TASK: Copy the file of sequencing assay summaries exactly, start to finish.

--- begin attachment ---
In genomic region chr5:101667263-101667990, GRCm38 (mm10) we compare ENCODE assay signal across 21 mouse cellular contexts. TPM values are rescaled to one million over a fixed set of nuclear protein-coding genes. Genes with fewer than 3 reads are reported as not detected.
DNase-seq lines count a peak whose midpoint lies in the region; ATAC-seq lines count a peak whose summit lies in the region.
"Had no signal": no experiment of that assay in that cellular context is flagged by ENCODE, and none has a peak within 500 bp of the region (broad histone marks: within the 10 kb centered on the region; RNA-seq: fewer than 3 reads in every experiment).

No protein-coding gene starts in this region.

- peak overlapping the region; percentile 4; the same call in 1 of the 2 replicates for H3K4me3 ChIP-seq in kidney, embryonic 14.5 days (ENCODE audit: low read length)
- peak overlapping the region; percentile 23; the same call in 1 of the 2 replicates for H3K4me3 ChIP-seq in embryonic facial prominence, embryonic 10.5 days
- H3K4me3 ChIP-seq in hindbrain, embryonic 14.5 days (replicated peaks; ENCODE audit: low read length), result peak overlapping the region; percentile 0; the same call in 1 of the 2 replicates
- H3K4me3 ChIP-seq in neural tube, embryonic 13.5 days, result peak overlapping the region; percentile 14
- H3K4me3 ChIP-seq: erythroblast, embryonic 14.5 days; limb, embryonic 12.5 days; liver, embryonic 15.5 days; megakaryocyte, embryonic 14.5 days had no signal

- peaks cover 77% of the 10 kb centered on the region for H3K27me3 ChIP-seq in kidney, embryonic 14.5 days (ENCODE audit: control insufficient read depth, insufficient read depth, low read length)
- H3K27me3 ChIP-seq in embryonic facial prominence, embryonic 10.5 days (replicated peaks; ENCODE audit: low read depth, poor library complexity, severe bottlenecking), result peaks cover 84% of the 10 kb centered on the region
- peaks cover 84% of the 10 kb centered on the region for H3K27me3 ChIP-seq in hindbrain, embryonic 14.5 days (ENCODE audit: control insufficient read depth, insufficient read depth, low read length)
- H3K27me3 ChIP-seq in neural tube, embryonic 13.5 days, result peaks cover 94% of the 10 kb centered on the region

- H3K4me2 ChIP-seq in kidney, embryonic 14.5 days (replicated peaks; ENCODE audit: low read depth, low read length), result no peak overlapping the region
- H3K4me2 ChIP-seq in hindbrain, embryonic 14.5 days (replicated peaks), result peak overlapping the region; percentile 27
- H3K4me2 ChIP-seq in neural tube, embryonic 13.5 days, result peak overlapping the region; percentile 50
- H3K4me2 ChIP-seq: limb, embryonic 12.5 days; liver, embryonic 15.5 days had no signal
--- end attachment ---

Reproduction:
In genomic region chr5:101667263-101667990, GRCm38 (mm10) we compare ENCODE assay signal across 21 mouse cellular contexts. TPM values are rescaled to one million over a fixed set of nuclear protein-coding genes. Genes with fewer than 3 reads are reported as not detected.
DNase-seq lines count a peak whose midpoint lies in the region; ATAC-seq lines count a peak whose summit lies in the region.
"Had no signal": no experiment of that assay in that cellular context is flagged by ENCODE, and none has a peak within 500 bp of the region (broad histone marks: within the 10 kb centered on the region; RNA-seq: fewer than 3 reads in every experiment).

No protein-coding gene starts in this region.

- peak overlapping the region; percentile 4; the same call in 1 of the 2 replicates for H3K4me3 ChIP-seq in kidney, embryonic 14.5 days (ENCODE audit: low read length)
- peak overlapping the region; percentile 23; the same call in 1 of the 2 replicates for H3K4me3 ChIP-seq in embryonic facial prominence, embryonic 10.5 days
- H3K4me3 ChIP-seq in hindbrain, embryonic 14.5 days (replicated peaks; ENCODE audit: low read length), result peak overlapping the region; percentile 0; the same call in 1 of the 2 replicates
- H3K4me3 ChIP-seq in neural tube, embryonic 13.5 days, result peak overlapping the region; percentile 14
- H3K4me3 ChIP-seq: erythroblast, embryonic 14.5 days; limb, embryonic 12.5 days; liver, embryonic 15.5 days; megakaryocyte, embryonic 14.5 days had no signal

- peaks cover 77% of the 10 kb centered on the region for H3K27me3 ChIP-seq in kidney, embryonic 14.5 days (ENCODE audit: control insufficient read depth, insufficient read depth, low read length)
- H3K27me3 ChIP-seq in embryonic facial prominence, embryonic 10.5 days (replicated peaks; ENCODE audit: low read depth, poor library complexity, severe bottlenecking), result peaks cover 84% of the 10 kb centered on the region
- peaks cover 84% of the 10 kb centered on the region for H3K27me3 ChIP-seq in hindbrain, embryonic 14.5 days (ENCODE audit: control insufficient read depth, insufficient read depth, low read length)
- H3K27me3 ChIP-seq in neural tube, embryonic 13.5 days, result peaks cover 94% of the 10 kb centered on the region

- H3K4me2 ChIP-seq in kidney, embryonic 14.5 days (replicated peaks; ENCODE audit: low read depth, low read length), result no peak overlapping the region
- H3K4me2 ChIP-seq in hindbrain, embryonic 14.5 days (replicated peaks), result peak overlapping the region; percentile 27
- H3K4me2 ChIP-seq in neural tube, embryonic 13.5 days, result peak overlapping the region; percentile 50
- H3K4me2 ChIP-seq: limb, embryonic 12.5 days; liver, embryonic 15.5 days had no signal